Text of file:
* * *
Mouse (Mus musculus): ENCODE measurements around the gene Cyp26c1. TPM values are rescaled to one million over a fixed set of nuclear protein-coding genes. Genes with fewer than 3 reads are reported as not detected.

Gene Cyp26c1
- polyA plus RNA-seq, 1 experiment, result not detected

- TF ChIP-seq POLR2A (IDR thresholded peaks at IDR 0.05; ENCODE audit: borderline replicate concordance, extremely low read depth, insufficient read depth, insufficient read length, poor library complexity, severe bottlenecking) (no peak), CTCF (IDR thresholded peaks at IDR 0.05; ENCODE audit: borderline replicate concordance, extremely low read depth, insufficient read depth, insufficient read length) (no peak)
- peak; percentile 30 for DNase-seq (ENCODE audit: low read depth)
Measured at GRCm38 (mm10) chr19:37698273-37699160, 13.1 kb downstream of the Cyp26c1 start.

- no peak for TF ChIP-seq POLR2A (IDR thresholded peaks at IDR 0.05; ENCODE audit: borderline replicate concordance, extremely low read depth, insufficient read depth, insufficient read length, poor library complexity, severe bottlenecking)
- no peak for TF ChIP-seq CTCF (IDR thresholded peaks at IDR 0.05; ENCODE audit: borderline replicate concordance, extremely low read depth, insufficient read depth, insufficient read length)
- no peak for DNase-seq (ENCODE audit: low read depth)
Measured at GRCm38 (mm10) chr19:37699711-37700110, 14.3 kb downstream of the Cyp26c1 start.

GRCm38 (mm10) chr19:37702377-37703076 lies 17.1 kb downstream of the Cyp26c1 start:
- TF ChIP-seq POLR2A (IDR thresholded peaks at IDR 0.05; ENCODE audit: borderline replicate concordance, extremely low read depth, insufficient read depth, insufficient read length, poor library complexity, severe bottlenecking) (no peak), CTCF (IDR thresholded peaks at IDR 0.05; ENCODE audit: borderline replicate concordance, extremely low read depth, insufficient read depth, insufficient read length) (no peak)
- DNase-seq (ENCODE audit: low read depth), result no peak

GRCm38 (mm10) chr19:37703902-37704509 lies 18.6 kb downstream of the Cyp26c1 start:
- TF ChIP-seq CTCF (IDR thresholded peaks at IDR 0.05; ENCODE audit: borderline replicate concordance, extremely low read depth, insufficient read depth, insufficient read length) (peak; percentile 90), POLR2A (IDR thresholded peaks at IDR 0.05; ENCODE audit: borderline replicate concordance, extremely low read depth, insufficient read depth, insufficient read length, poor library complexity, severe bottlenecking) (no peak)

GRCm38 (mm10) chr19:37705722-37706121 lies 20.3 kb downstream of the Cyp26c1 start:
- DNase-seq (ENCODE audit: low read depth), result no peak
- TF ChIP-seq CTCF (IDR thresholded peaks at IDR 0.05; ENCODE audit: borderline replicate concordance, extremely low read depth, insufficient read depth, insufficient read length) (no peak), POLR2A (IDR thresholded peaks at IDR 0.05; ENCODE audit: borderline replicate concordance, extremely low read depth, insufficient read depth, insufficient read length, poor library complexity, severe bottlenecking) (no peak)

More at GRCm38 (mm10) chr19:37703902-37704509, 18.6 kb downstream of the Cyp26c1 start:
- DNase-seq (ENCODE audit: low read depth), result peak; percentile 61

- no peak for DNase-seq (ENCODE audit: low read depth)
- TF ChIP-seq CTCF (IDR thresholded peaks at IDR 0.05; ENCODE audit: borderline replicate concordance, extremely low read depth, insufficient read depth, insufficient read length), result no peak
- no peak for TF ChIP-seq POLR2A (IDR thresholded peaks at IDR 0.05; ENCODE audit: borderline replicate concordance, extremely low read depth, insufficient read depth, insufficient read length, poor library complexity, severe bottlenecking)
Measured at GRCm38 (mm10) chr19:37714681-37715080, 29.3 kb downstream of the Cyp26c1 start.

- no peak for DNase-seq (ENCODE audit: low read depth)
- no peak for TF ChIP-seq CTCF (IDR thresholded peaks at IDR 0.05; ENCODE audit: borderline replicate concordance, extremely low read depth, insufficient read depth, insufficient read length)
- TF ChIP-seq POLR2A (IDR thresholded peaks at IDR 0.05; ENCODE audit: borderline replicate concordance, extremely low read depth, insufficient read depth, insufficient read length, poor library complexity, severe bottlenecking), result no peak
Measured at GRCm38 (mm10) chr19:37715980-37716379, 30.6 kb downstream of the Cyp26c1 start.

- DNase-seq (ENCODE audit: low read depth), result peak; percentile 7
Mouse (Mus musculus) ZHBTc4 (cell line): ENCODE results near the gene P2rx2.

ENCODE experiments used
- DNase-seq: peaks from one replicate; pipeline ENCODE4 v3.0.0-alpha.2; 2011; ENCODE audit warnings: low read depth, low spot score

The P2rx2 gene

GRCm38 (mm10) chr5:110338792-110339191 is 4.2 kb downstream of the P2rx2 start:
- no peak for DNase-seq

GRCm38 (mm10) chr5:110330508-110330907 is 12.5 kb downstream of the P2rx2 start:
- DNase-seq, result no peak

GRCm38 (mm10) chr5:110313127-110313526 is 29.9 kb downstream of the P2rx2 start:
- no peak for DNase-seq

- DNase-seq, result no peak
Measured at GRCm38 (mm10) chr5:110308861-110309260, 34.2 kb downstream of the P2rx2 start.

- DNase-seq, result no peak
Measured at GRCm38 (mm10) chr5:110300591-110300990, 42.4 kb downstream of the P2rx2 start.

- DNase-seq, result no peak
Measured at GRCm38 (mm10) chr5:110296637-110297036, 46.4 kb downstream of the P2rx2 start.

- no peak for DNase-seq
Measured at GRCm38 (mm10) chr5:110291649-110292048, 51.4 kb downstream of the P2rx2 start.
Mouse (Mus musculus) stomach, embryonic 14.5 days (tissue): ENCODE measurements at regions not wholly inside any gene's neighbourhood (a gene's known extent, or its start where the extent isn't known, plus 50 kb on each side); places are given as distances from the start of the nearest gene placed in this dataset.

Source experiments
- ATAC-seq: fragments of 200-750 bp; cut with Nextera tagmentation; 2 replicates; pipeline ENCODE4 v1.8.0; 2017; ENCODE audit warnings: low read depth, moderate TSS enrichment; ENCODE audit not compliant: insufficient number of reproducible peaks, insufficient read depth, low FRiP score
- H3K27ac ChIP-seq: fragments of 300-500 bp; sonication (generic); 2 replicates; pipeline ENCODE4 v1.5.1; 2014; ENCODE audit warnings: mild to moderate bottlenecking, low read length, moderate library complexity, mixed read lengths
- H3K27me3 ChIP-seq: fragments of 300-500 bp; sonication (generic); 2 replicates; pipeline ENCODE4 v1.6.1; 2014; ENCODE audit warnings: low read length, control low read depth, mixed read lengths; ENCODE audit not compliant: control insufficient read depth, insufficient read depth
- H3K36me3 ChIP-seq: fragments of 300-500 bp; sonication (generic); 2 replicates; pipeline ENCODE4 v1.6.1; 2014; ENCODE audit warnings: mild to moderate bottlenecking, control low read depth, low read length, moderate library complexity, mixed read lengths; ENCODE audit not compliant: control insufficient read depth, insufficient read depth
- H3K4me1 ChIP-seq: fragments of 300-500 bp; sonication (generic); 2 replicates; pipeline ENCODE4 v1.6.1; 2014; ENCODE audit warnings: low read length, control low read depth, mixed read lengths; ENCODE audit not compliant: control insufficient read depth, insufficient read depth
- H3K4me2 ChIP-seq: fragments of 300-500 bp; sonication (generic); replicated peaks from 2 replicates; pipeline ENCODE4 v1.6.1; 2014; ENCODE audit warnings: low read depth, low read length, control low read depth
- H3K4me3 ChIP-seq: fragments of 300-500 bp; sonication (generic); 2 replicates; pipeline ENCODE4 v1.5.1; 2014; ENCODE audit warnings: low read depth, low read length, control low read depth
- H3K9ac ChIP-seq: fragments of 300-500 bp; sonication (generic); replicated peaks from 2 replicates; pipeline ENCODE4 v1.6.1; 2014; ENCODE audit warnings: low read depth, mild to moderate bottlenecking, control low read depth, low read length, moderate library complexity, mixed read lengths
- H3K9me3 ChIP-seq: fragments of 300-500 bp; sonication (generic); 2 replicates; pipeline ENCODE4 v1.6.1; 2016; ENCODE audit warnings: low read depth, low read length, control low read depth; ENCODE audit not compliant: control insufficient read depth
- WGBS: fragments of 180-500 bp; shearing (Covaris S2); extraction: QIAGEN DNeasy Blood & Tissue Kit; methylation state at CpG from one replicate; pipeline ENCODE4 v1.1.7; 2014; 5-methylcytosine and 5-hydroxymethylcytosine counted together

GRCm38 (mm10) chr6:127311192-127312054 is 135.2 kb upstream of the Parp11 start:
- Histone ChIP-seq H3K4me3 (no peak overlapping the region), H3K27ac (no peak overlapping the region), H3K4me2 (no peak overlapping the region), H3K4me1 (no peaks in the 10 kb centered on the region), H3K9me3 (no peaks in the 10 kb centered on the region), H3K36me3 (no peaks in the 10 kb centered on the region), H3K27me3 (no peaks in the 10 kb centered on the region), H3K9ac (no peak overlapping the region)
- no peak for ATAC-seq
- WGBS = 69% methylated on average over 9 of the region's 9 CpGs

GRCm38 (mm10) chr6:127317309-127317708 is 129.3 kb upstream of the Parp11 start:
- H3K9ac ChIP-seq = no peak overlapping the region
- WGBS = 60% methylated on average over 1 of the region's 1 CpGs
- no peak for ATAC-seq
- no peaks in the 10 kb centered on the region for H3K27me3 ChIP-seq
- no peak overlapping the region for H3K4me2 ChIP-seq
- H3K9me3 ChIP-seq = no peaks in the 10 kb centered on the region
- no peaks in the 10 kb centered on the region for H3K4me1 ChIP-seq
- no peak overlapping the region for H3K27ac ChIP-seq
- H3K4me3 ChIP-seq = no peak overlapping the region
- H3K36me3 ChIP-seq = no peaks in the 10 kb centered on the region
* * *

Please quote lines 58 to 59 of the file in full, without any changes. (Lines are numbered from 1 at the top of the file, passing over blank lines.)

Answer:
- H3K9me3 ChIP-seq: fragments of 300-500 bp; sonication (generic); 2 replicates; pipeline ENCODE4 v1.6.1; 2016; ENCODE audit warnings: low read depth, low read length, control low read depth; ENCODE audit not compliant: control insufficient read depth
- WGBS: fragments of 180-500 bp; shearing (Covaris S2); extraction: QIAGEN DNeasy Blood & Tissue Kit; methylation state at CpG from one replicate; pipeline ENCODE4 v1.1.7; 2014; 5-methylcytosine and 5-hydroxymethylcytosine counted together